There’s a reason Jeff Petry has been with the Canadiens longer than any other defenseman on the roster. While he sometimes makes questionable plays, he is the defender most likely to join the rush and create scoring chances. He’s not afraid to carry the puck into the offensive zone and wait for the offence to get set up. None of the other top-four does this as often.
Petry’s absence was felt during Game 1 against Vegas when the team struggled with zone entries, and stretch passes became an issue. He’s averaging almost 25 minutes TOI this postseason, and he’s been arguably the most impactful defender on the team. He has the fewest penalty minutes of the top four (two minutes), which means he’s competing and being effective physically without hurting his team.
Petry is also arguably the Canadiens’ best defenseman at puckhandling. Although he has yet to score this postseason (after contributing 12 goals during the regular season), he’s registered five assists and put up 20 shots. The only defender with more points on the team is his partner, Joel Edmundson (six points).
Petry is a playmaker and even when he isn’t hitting the scoresheet, he’s giving his teammates a chance to make quality plays. The Canadiens’ success in the Final will depend partly on Petry’s ability to stay healthy and produce at a high level.
Point production is not what comes to mind when I think of Joel Edmundson, who has no problem wreaking havoc on the opposition. Like Chiarot, Edmundson plays a physical game, with 50 hits and 23 blocked shots this postseason.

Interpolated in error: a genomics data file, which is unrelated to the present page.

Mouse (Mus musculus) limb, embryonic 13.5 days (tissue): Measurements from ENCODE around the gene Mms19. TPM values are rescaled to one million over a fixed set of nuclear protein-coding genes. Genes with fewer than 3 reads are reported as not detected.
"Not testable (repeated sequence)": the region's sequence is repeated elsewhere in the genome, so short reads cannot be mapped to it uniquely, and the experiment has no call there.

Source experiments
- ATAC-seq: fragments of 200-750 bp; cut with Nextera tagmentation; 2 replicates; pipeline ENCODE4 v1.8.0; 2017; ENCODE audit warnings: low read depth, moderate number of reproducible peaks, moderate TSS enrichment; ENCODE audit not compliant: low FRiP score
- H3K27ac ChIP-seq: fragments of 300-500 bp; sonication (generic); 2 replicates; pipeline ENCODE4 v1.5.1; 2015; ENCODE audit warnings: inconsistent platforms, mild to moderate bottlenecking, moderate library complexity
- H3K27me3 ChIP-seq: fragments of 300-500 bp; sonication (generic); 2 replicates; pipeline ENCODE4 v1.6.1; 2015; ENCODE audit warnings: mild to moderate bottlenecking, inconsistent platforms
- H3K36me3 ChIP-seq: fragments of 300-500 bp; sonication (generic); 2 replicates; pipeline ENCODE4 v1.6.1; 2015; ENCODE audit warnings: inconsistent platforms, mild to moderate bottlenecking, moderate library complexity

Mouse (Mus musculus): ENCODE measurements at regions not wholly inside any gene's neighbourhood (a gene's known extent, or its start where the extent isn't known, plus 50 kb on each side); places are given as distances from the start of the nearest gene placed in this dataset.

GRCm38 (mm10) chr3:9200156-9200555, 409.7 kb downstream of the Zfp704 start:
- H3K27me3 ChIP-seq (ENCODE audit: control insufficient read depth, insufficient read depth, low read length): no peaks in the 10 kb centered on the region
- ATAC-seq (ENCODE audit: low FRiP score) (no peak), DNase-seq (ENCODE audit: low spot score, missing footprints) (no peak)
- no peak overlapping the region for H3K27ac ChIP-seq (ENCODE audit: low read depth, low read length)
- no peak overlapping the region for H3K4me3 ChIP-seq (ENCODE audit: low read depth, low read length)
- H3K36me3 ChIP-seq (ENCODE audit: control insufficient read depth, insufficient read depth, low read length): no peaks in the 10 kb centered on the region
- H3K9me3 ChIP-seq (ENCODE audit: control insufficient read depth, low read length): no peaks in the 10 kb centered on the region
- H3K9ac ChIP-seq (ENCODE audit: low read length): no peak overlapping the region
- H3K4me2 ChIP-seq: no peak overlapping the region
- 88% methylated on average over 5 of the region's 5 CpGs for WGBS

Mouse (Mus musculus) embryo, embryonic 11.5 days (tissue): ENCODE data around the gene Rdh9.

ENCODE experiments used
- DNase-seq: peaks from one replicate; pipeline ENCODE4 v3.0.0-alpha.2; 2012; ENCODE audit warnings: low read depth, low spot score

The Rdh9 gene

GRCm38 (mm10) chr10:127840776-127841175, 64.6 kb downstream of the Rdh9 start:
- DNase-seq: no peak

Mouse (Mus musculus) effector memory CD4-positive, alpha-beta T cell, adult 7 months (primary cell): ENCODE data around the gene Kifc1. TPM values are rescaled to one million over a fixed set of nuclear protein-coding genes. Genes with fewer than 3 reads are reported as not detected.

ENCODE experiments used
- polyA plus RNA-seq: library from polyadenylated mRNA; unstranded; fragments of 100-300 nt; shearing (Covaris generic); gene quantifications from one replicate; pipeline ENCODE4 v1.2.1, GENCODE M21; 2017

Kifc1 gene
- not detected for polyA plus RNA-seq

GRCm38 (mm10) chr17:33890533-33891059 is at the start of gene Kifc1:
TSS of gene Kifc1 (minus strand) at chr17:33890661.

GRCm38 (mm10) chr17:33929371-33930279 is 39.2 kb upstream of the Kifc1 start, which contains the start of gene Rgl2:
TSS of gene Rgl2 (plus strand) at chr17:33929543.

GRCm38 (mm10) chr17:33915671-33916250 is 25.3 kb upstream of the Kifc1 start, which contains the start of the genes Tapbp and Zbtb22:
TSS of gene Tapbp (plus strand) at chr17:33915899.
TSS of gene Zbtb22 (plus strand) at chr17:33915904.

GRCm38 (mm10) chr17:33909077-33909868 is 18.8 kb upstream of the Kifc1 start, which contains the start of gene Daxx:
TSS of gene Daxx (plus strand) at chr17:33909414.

Edmundson, like Petry, has maintained his physical game in the postseason without taking penalties. He has three penalties in 18 games, which is impressive for a defensive system that’s built to shut down the slot. The Petry/Edmundson pairing has been effective and clean at keeping the slot clear.
Edmundson (six assists) and Petry (five assists) have combined for 11 assists in 18 games. While he’s not the most mobile defender on the team, nor the best puck-handler, he has vision and can cut off defenders coming down the boards. His stretch passes into the neutral zone have created many scoring chances, and though he won’t appear on the highlight reel very often, he does what he needs to do when he needs to do it.
In their Game 1 loss, Edmundson showed his frustration against the Lightning, but if he can stay disciplined, he will play a major role in the Canadiens’ success en route to their 25th Stanley Cup.
Stick to the System
The Canadiens’ defence may not be the best in the league, but when they play as a unit, they are near-impossible to score on. Since they were down 3-1 in their first-round series against the Toronto Maple Leafs, Montreal’s top-four defensemen have been an absolute force. To lose even one of them for a game would hurt the team, as we saw against Vegas.
Tampa Bay is a strong offensive team, and the Canadiens’ top-four will need to make their presence felt going forward and improve on the mistakes made in Game 1. For a team that plays a trap game, Montreal’s defence plays best when they are close, clogging up the slot and the neutral zone. The Stanley Cup is within their reach, but the top-four will need to continue shutting down the slot, forcing the opposition to the outside, and making good neutral-zone passes. Success will come if they stick to the game plan.
As with many young kids who grow up in the Midwest, CG played a lot of hockey. His love and appreciation for the game is why he’s here, writing for The Hockey Writers, covering his two favorite teams: Montreal Canadiens and San Jose Sharks. But he writes other things, too, including a debut novel that is set to come out in July of 2021. You can find him on Twitter @TheLastSisyphus.